National Review Online's Heather Mac Donald attempted to justify her irresponsible and false claims about black students by highlighting the story of a 14-year-old boy accused of murder, conflating the story with recent data on racial disparities in school discipline and absurdly claiming that the story is evidence that black students do not suffer from discrimination.
In March, Mac Donald, who has a history of racially charged rhetoric, wrote an NRO column that misleadingly conflated the disproportionately high rates of suspension for black students with crime rate statistics and "family breakdown." The column also highlighted the story of 14-year-old Kahton Anderson, who was arrested for the shooting death of a 39-year-old bus passenger, to paint black children as inherently more likely to commit crimes, asking, "Did anyone doubt the race of the killer, even though the media did not disclose it?" later claiming it is "common sense that black students are more likely to be disruptive in class."
In an April 4 post, Mac Donald again highlighted the Anderson story, saying, "Naturally, he was raised by a single mother" and using information reported by The New York Times which she claimed "is a case study in everything that the civil-rights complex assiduously denies." Mac Donald went on to portray Anderson as being representative of black youth in general:
The bus shooting was hardly unusual. Gunfire among these warring crews is routine; one crew member was shot to death last July. And as in Kahton's case, the lack of impulse control that results in such mindless violence on the streets unavoidably shows up in the classroom as well. It defies common sense that a group with such high rates of lawlessness outside school would display model behavior inside school. Multiply Anderson's homicide several-hundred-fold, and you get the nearly ten to one disparity between the murder rate among 14- to 17-year-old black males and that of their white and Hispanic male peers combined. Multiply his classroom infractions several-hundred-thousand-fold, and you get the three-to-one suspension disparity that so agitates the civil-rights and education establishments.
Despite studies that consistently point to discrimination as the cause for disproportionately harsh discipline on students of color, a National Review Online article falsely suggested that unrelated black crime rates and "family breakdown" are to blame.
On March 21, the U.S. Department of Education Office for Civil Rights released new data, including this snapshot on school discipline which found "disproportionately high suspension/expulsion rates for students of color."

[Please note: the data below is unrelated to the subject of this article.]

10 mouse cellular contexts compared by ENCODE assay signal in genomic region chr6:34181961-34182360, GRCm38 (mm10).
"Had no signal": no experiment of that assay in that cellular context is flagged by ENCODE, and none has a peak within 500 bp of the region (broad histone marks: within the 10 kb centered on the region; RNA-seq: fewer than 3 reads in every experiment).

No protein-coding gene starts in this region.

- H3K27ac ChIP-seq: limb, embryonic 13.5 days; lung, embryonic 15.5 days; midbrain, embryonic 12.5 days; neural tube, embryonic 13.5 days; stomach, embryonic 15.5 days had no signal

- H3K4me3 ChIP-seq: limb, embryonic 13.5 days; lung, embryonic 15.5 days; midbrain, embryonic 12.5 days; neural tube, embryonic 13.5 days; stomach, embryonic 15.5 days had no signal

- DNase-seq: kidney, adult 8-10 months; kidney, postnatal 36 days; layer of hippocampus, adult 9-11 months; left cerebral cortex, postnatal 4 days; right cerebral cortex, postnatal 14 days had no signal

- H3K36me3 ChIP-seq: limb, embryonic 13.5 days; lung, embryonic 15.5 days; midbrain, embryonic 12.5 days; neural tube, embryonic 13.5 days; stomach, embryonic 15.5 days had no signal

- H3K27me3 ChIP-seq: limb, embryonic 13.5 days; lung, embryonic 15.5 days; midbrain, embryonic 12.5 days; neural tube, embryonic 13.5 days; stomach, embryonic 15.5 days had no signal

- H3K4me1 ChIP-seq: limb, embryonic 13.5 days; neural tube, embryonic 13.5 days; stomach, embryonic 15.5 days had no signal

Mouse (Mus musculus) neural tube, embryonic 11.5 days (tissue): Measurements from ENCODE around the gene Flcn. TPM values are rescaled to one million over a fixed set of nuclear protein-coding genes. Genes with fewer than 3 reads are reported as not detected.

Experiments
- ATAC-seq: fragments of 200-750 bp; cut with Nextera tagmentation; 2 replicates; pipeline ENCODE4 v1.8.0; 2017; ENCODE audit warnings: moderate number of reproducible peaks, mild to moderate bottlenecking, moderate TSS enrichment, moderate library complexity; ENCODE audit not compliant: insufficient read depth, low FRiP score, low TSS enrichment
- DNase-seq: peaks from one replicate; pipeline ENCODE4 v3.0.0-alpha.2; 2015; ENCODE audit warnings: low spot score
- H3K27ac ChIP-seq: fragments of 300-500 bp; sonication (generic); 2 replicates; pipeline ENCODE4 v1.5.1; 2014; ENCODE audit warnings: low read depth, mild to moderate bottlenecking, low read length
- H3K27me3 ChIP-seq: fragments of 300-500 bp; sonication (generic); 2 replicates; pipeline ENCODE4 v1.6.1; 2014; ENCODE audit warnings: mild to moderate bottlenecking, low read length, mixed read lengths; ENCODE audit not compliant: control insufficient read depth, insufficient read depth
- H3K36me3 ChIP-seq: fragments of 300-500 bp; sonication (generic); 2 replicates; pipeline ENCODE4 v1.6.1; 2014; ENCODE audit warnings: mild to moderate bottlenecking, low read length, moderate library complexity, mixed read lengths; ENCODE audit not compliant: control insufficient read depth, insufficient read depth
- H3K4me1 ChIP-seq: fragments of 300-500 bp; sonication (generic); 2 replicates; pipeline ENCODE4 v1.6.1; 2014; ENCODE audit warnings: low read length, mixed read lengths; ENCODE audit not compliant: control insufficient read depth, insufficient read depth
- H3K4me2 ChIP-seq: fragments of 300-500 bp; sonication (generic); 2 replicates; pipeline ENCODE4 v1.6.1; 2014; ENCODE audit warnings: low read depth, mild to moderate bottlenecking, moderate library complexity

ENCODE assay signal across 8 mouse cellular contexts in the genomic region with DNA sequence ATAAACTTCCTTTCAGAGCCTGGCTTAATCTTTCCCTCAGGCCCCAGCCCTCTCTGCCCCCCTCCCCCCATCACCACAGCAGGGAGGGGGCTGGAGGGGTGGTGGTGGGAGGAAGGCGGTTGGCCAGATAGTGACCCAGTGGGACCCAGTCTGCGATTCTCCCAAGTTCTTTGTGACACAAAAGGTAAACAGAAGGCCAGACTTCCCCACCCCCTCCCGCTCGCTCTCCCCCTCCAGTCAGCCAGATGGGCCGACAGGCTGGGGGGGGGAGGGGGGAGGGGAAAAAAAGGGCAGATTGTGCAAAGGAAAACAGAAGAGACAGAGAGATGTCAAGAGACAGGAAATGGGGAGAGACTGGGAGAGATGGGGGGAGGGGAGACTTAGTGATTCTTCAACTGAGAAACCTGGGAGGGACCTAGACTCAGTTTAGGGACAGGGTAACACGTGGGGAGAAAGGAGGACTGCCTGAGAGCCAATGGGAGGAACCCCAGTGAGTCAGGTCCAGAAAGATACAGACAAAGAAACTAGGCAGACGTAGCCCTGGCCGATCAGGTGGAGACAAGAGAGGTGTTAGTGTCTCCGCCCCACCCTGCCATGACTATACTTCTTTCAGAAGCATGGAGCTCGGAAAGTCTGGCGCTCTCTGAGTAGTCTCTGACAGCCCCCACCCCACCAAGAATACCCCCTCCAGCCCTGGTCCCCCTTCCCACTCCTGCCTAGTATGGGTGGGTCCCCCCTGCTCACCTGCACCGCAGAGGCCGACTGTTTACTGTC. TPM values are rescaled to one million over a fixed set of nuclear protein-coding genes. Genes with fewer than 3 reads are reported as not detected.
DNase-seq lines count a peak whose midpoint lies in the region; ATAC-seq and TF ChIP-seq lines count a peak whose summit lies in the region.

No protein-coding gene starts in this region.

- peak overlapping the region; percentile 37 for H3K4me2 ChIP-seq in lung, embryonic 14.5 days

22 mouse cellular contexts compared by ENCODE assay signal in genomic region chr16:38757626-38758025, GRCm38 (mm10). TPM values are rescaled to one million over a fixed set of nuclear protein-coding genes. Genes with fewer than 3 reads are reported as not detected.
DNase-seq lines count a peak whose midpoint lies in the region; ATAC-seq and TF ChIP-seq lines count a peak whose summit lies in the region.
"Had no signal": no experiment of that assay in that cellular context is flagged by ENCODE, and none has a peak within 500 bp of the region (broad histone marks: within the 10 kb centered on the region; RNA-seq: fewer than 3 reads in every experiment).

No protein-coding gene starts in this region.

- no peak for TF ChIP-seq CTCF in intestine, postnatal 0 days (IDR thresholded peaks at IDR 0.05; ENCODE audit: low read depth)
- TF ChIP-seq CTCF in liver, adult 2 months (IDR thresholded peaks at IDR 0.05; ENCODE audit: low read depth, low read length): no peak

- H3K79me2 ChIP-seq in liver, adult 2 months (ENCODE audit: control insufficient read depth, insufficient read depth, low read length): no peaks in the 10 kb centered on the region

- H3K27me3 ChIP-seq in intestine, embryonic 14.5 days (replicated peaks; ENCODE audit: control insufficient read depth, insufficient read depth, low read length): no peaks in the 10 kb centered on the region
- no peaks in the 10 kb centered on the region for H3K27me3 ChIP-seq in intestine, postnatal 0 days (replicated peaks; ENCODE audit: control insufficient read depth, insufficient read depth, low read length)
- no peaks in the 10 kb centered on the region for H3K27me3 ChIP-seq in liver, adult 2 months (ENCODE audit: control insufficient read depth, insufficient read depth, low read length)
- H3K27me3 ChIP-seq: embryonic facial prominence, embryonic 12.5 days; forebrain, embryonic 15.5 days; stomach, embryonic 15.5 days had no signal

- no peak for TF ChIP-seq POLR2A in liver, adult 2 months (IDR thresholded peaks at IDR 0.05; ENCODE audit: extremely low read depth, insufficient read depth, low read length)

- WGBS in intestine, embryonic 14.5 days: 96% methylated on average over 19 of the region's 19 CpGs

In a March 24 post, NRO's Heather Mac Donald criticized the Department of Education study for highlighting the racial disparity in school discipline, claiming without evidence that the black crime rate, not discrimination, "explains the school-suspension rate":
Black males between the ages of 14 and 17 commit homicide at ten times the rate of white and Hispanic males of the same age combined. Given such high crime rates, what do the civil-rights advocates and the Obama administration think is going on in the classroom -- docile obedience and strict self-discipline? In fact, the same weak impulse control that leads to such high crime rates among young black males inevitably means more disruptive behavior in school.
Mac Donald proceeded to discuss the recent story of a 14-year-old who opened fire on a New York bus, asking, "Did anyone doubt the race of the killer, even though the media did not disclose it?" She concluded her piece blaming "family breakdown" as another factor behind student behavior that leads to the disparities in discipline among children of different races, calling it "common sense that black students are more likely to be disruptive":
None of the federal studies mention or control for single-parent households, of course. Instead, we are supposed to believe that well-meaning teachers, who have spent their entire time in ed school steeped in the doctrine of "white privilege" and who are among the most liberal segments of the workforce, suddenly become bigots once in the classroom and begin arbitrarily suspending pacific black children out of racial bias ... Given the black-white crime disparities, it is equally common sense that black students are more likely to be disruptive in class as well.
The refusal to take student behavior and family breakdown into account in interpreting student discipline rates means that more millions of taxpayer dollars will be wasted suing hapless school districts for phantom racism and sending teachers and administrators back to anti-racism training. The advocacy and anti-bias training complex cleans up, while the root cause of student misbehavior still goes unaddressed.
Despite Mac Donald's claims, experts and studies find discrimination as a cause of the racial disparity in school discipline. The Atlanta Journal-Constitution reported that research shows "[e]ven when they commit the exact same offense as white students, black students suffer more severe consequences," and the Education Department's snapshot showed similar discipline disparities even between students with disabilities, finding "[b]lack students represent 19% of students with disabilities served by [the Integrated Disability Education and Awareness Program], but 36% of these students who are subject to mechanical restraint."